Youths and mentors help brighten soldiers’ holidays
American military members deployed across the world may feel a little closer to home this Christmas.
Community Connections’ mentors and mentees, along with the sixth-grade Impact and Assets teams from Madison Middle School, hosted an event Wednesday in partnership with the North Platte Senior Center and RSVP.
Participants were involved in a project that came alongside Operation Christmas Card to fill care packages and send Christmas cards to American soldiers.
“What Community Connections Mentoring does is we work with youth in the community to help build their self-esteem and help get them involved and build relationships outside of their family,” said Angela Hipp, mentor coordinator. “This is their service project.”
Char Swalberg started the Operation Christmas Card project, Hipp said.
“We thought it was a great idea, something to give back at Christmastime,” Hipp said.
Madison sixth-grader Cage Kackmeister said he wanted to help.
“We’re doing it for people who are in the military overseas that can’t come home to be with their families for Christmas,” Cage said. “To me, it’s pretty important because, like, the (box) I’m making is for somebody in Europe, and in Europe they don’t have macaroni and cheese.”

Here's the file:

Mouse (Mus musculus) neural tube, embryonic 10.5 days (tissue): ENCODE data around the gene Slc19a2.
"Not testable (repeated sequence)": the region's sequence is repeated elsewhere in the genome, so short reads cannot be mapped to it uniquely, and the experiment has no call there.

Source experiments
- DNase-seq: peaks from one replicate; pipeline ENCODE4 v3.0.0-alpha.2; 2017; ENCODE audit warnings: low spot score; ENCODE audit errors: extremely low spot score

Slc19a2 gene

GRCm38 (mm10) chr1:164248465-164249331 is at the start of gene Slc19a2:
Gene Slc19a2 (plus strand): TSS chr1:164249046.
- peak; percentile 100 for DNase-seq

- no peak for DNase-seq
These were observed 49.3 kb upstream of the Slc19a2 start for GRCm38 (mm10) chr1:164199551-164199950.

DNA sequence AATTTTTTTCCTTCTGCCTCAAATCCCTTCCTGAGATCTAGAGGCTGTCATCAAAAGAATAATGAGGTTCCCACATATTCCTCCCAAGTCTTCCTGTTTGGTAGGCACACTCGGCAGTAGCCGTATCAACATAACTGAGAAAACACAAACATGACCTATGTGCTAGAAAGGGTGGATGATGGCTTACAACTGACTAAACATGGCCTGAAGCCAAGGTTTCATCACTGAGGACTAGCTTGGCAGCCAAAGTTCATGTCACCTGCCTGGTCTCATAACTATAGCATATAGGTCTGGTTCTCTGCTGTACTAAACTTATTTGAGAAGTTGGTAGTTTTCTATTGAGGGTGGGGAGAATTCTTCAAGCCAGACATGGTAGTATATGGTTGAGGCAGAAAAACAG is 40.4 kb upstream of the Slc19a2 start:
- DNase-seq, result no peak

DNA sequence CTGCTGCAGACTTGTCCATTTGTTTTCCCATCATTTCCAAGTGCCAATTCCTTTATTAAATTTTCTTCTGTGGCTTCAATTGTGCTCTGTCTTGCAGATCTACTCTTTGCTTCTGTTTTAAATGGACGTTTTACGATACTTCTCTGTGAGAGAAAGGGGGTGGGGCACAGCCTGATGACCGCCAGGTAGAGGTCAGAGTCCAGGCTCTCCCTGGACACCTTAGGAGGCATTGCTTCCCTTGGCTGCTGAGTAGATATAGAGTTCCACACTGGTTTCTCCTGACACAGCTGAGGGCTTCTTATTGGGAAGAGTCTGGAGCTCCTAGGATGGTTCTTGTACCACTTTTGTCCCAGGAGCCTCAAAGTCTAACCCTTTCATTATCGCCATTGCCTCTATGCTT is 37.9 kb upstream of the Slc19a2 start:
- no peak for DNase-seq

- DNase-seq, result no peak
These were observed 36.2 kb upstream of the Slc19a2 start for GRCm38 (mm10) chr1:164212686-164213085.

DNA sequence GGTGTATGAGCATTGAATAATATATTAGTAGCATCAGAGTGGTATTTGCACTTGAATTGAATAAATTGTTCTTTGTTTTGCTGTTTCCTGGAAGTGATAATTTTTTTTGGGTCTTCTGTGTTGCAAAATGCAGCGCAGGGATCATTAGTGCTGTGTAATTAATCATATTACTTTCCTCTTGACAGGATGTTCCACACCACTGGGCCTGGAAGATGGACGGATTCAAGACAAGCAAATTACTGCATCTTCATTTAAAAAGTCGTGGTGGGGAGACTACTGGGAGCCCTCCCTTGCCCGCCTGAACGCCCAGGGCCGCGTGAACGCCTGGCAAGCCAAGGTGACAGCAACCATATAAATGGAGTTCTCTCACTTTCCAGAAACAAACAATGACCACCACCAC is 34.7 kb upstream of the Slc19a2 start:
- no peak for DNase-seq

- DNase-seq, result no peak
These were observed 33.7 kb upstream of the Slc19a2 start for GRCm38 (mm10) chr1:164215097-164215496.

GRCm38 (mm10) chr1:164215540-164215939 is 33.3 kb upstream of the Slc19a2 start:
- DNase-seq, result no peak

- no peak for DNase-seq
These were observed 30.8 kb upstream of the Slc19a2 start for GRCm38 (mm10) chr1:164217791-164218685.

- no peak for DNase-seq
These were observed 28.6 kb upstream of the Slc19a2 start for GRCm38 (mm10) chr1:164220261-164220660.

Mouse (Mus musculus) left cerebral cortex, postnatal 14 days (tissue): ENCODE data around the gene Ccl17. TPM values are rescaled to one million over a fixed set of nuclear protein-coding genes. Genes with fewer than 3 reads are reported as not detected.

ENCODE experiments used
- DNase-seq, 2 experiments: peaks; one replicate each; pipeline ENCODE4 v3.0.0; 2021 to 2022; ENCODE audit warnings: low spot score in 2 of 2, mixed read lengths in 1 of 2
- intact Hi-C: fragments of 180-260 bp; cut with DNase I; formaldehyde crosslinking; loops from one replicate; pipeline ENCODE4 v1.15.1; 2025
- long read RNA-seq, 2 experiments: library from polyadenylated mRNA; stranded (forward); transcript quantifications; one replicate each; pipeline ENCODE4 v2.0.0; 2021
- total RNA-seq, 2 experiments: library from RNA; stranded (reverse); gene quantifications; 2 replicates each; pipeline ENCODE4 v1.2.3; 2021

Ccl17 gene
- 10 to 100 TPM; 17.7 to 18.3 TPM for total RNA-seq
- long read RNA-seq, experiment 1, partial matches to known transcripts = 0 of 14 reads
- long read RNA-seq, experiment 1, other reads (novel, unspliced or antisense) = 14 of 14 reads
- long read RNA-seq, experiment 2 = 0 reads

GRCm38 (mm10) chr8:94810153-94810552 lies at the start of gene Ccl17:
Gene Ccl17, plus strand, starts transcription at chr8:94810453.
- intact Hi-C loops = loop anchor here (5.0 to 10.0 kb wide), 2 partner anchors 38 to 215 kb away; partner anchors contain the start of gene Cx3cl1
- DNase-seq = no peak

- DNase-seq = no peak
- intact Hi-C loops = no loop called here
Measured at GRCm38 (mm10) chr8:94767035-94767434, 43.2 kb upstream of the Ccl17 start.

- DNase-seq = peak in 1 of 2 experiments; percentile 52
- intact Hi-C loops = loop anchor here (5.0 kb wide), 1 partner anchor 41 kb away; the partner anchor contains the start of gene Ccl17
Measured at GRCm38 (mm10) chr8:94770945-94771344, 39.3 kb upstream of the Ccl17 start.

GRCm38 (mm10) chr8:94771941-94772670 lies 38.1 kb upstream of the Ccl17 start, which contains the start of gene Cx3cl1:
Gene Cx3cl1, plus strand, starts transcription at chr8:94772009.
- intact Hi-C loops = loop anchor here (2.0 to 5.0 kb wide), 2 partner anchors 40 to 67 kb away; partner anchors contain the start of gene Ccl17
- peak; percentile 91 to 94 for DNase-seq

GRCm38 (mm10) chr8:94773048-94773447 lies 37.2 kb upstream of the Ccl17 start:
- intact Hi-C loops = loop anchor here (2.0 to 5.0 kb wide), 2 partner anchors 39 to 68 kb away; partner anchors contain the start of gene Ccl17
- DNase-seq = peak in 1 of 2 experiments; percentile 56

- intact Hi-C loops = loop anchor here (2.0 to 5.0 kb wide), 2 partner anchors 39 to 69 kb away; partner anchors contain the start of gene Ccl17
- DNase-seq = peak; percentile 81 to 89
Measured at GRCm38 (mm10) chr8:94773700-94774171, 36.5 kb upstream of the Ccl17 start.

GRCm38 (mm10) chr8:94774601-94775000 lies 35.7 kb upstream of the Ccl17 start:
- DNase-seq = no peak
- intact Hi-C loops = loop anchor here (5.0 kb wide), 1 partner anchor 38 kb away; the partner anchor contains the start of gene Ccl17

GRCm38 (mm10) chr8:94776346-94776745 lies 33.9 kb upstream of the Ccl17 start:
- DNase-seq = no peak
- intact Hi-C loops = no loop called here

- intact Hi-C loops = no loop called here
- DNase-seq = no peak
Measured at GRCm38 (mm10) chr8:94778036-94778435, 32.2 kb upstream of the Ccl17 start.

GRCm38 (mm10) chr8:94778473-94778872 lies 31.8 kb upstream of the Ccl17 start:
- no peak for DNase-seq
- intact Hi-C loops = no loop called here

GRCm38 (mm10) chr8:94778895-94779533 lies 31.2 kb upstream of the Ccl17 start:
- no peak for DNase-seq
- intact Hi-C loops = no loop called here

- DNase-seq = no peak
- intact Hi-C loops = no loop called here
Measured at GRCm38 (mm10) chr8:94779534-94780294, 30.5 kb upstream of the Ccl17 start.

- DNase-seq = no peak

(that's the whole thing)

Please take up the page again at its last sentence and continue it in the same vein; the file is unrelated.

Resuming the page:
He said the soldiers don’t have a lot of the stuff they have when they are home, something echoed by a classmate.
“We can send food and stuff to soldiers for when they miss being home,” said Dakota Horton. “My box is going to (a soldier) in Italy.”
Dakota said he knows Italy is a really nice place and it has “the Leaning Tower of Pisa.”
“I enjoy doing this very much,” Dakota said. “It makes me feel happy and also excited.”
Swalberg started Operation Christmas Card three years ago when her son was deployed.
“My son was in South Korea in 2015 for Christmas, his first time away from home,” Swalberg said. “I had sent him several care packages.”
She said around Thanksgiving, “he called me and said, ‘Mom, whatever you’re sending, send extra, there’s a lot of guys here who aren’t getting mail or anything.’ I reached out to the community on Facebook for jerky and Christmas cards.”
Swalberg said she ended up sending 16 care packages and 5,000 Christmas cards. From there the operation grew, and this year Swalberg has about 235 names of soldiers on her list for care packages.
“I am literally getting 10 requests a day for care packages,” Swalberg said. “This is amazing to have the community and the kids help out with this.”
With great emotion, Swalberg said it “really is overwhelming sometimes.”
For those who would like to donate funds to ship the packages that cost $17.40 each, there is an Operation Christmas Card fund account at NebraskaLand National Bank.
The group also has a Facebook page at facebook.com/groups/operationchristmascard.